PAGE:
The cost of the International Space Station, including development, assembly and running costs over 10 years, comes to €100 billion. High technology on the space frontier is not cheap.
The good news is that it comes cheaper than you might think. That €100 billion figure is shared over a period of almost 30 years between all participants: the United States, Russia, Canada, Japan and 10 of the 20 European nations who are part of ESA. The European share, at around €8 billion spread over the whole programme, amounts to just one Euro spent by every European every year: less than the price of a cup of coffee in most of our big cities.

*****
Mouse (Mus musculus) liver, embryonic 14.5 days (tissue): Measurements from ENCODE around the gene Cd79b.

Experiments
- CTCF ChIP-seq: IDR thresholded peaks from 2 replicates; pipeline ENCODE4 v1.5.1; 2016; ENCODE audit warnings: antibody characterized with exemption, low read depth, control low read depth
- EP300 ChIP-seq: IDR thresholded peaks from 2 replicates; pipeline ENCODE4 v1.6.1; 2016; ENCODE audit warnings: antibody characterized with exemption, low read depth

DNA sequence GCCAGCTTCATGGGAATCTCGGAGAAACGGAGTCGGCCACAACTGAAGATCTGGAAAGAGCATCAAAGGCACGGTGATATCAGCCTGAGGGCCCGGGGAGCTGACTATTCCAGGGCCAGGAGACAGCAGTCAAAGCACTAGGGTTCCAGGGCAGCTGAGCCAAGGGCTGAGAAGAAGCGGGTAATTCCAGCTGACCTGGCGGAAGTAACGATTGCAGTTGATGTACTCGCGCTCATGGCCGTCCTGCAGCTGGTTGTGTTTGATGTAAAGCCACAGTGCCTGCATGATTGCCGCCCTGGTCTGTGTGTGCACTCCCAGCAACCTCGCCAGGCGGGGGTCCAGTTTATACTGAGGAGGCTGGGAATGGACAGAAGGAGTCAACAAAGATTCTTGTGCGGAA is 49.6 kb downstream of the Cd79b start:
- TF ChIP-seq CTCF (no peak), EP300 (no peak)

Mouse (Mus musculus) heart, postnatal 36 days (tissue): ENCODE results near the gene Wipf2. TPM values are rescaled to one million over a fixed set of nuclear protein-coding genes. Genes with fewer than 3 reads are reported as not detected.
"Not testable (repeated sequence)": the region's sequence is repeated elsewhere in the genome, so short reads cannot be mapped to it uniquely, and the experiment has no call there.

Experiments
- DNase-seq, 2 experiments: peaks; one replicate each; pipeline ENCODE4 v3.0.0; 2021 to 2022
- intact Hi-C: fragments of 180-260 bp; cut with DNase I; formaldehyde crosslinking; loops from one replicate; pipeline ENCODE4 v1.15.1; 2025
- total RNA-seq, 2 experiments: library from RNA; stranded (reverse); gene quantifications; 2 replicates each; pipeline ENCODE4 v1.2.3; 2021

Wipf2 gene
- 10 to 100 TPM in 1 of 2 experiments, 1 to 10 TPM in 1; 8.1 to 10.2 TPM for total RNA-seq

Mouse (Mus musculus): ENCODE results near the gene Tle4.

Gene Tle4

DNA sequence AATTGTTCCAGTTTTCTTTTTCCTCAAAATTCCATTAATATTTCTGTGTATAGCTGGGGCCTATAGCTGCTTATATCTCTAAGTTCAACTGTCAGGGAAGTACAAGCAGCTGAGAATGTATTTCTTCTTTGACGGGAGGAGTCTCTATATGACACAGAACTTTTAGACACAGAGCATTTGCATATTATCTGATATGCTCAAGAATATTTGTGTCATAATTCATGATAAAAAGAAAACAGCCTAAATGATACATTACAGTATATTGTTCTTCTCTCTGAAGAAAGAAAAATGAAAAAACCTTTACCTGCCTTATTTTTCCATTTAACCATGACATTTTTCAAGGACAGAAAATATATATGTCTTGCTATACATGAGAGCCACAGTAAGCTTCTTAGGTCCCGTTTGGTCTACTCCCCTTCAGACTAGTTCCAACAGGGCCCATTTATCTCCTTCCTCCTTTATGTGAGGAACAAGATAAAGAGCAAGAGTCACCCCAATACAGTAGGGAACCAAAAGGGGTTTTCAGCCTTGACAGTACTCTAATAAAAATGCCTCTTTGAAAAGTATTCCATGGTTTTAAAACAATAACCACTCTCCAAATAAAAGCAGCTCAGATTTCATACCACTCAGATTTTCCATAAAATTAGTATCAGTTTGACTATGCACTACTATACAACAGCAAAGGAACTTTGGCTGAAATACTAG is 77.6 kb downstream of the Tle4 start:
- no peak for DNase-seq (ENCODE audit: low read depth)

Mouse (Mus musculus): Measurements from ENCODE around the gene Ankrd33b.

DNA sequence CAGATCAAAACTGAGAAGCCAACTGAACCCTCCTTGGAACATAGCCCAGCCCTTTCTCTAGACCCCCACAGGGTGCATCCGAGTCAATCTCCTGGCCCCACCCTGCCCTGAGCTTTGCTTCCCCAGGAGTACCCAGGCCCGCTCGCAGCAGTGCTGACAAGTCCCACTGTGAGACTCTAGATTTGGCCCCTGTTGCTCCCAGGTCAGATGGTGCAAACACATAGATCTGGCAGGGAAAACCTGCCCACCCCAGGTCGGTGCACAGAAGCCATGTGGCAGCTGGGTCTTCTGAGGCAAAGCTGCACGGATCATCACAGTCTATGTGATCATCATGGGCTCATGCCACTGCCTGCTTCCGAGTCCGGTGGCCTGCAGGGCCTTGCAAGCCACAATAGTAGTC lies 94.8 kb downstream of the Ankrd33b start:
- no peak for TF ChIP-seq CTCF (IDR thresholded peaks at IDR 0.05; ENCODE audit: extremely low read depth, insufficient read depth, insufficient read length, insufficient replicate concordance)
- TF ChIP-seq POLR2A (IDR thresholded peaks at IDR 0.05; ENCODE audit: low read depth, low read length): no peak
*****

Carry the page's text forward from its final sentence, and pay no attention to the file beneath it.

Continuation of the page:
Just that €1 has made it possible to develop and assemble in the Space Station, to build the ground infrastructure and to operate and use the Station for world-class research for more than 10 years. All this while generating high-tech jobs in European industry and research institutions, contributing to the build up of Europe as a peaceful knowledge and information society, and to the greatest international cooperative project ever undertaken.
The 10 ESA Member States participating in the International Space Station programme are: Belgium, Denmark, France, Germany, Italy, the Netherlands, Norway, Spain, Sweden and Switzerland.